How the nationʼs drug epidemic has far-reaching impact on the smallest victims.
By Amanda Bertholf
After I read a first draft of this issue's cover story, I felt like I had been punched in the gut. The topic of babies born dependent on drugs is heavy, intense and sad. It's also a prevalent issue, and it seems to come up any time I ask colleagues for ideas for the magazine. When you look at the numbers, it's not hard to see why—the statistics are staggering. According to JAMA, the number of babies born with neonatal abstinence syndrome (NAS) tripled from 2000 and 2009, and the number continues to increase as more Americans become dependent on opioids.
To understand the effect of the opioid epidemic on newborns, it helps to see the bigger picture and the effect on adults: In 2014, 1.9 million Americans had a substance use disorder involving prescription pain relievers, according to the Substance Abuse and Mental Health Services Administration. While opioid pain relievers are generally safe when taken for a short time and as prescribed by a doctor, they can be misused, taken in a different way or in greater quantity, or without a prescription.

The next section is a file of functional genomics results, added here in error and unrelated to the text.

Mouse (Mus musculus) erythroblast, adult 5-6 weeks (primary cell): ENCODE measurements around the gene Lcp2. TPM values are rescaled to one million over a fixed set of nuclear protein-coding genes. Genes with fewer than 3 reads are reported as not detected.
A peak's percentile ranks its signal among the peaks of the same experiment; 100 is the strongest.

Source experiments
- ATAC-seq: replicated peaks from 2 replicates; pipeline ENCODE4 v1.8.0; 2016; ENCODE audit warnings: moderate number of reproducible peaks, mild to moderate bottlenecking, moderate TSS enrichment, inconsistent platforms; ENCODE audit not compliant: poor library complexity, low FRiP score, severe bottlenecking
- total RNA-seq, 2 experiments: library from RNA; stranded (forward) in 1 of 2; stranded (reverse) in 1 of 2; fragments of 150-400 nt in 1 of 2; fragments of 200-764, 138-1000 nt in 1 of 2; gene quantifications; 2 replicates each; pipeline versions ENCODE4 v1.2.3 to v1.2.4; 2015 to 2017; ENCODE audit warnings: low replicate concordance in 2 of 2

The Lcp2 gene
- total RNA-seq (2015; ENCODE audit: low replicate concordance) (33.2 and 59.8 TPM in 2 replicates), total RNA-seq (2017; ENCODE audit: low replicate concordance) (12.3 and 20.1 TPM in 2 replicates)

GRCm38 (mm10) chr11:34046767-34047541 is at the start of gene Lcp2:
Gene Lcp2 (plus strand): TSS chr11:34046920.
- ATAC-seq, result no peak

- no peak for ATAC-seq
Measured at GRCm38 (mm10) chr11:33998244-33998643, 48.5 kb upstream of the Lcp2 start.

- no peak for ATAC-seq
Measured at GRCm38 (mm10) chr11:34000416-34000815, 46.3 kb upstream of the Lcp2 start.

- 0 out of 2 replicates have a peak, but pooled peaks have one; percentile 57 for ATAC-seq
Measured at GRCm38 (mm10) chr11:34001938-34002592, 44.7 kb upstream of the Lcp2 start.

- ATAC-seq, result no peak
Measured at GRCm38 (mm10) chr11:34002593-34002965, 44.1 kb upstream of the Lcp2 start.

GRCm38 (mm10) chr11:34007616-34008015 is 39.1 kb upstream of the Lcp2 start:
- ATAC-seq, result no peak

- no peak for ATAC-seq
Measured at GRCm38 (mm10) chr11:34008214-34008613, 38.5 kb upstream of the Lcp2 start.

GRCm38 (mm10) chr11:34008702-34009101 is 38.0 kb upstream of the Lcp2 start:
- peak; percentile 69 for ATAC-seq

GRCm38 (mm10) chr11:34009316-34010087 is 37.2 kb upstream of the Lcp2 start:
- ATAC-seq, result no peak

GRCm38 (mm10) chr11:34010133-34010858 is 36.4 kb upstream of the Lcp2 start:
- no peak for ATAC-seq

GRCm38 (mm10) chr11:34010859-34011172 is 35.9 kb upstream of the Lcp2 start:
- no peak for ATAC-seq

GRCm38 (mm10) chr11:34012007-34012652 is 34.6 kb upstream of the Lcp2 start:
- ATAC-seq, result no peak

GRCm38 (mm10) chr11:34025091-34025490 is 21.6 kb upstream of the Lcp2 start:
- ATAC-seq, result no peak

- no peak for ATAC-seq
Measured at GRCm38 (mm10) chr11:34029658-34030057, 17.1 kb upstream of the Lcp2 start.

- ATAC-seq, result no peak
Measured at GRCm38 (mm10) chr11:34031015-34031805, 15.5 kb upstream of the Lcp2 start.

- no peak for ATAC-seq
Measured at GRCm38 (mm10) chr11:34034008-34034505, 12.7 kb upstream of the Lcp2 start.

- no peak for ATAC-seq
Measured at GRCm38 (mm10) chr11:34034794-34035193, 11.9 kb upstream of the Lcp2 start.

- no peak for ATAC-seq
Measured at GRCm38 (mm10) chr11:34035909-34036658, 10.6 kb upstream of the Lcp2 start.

Appropriate use, even as prescribed, can produce dependence. According to the National Institute on Drug Abuse, doctors wrote 76 million prescriptions for painkillers in 1991. By 2011, that number had nearly tripled to 219 million. This, along with several other factors, has created a broad "environmental availability" of opioid analgesics.
If there's any good news in this situation, it's the consensus that something needs to be done to curb the opioid epidemic. Children's hospitals are helping the smallest victims. Team members—who went into neonatology not expecting to deal with addiction—are doing their part by developing new care protocols for babies with NAS. The results of this work includes shorter lengths of stay and care that involve the family in non-pharmacological interventions. This leads to not only better care for the baby, but also helps families bond.